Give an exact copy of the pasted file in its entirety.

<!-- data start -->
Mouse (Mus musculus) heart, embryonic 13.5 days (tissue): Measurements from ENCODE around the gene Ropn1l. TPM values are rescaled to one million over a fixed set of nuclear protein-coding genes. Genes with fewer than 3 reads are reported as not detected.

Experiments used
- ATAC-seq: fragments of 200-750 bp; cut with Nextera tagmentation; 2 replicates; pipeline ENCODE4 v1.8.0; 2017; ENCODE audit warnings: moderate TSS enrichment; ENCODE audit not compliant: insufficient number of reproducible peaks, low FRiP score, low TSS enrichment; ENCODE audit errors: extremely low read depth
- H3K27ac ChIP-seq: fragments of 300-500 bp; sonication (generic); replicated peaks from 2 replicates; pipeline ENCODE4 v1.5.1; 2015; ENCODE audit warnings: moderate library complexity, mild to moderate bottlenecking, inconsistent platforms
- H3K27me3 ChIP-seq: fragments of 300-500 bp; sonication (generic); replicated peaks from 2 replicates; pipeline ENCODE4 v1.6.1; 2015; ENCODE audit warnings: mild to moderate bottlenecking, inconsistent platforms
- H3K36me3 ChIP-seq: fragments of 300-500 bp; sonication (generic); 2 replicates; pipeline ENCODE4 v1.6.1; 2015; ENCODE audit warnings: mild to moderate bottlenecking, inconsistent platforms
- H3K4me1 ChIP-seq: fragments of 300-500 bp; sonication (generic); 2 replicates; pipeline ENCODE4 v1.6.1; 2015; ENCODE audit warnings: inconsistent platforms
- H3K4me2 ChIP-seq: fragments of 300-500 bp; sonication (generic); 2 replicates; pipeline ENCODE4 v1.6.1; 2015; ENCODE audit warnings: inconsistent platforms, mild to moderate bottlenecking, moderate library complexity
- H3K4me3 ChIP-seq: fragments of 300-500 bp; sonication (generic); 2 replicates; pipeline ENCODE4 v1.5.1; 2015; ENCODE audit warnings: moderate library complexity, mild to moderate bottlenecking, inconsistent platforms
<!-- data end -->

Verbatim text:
Mouse (Mus musculus) heart, embryonic 13.5 days (tissue): Measurements from ENCODE around the gene Ropn1l. TPM values are rescaled to one million over a fixed set of nuclear protein-coding genes. Genes with fewer than 3 reads are reported as not detected.

Experiments used
- ATAC-seq: fragments of 200-750 bp; cut with Nextera tagmentation; 2 replicates; pipeline ENCODE4 v1.8.0; 2017; ENCODE audit warnings: moderate TSS enrichment; ENCODE audit not compliant: insufficient number of reproducible peaks, low FRiP score, low TSS enrichment; ENCODE audit errors: extremely low read depth
- H3K27ac ChIP-seq: fragments of 300-500 bp; sonication (generic); replicated peaks from 2 replicates; pipeline ENCODE4 v1.5.1; 2015; ENCODE audit warnings: moderate library complexity, mild to moderate bottlenecking, inconsistent platforms
- H3K27me3 ChIP-seq: fragments of 300-500 bp; sonication (generic); replicated peaks from 2 replicates; pipeline ENCODE4 v1.6.1; 2015; ENCODE audit warnings: mild to moderate bottlenecking, inconsistent platforms
- H3K36me3 ChIP-seq: fragments of 300-500 bp; sonication (generic); 2 replicates; pipeline ENCODE4 v1.6.1; 2015; ENCODE audit warnings: mild to moderate bottlenecking, inconsistent platforms
- H3K4me1 ChIP-seq: fragments of 300-500 bp; sonication (generic); 2 replicates; pipeline ENCODE4 v1.6.1; 2015; ENCODE audit warnings: inconsistent platforms
- H3K4me2 ChIP-seq: fragments of 300-500 bp; sonication (generic); 2 replicates; pipeline ENCODE4 v1.6.1; 2015; ENCODE audit warnings: inconsistent platforms, mild to moderate bottlenecking, moderate library complexity
- H3K4me3 ChIP-seq: fragments of 300-500 bp; sonication (generic); 2 replicates; pipeline ENCODE4 v1.5.1; 2015; ENCODE audit warnings: moderate library complexity, mild to moderate bottlenecking, inconsistent platforms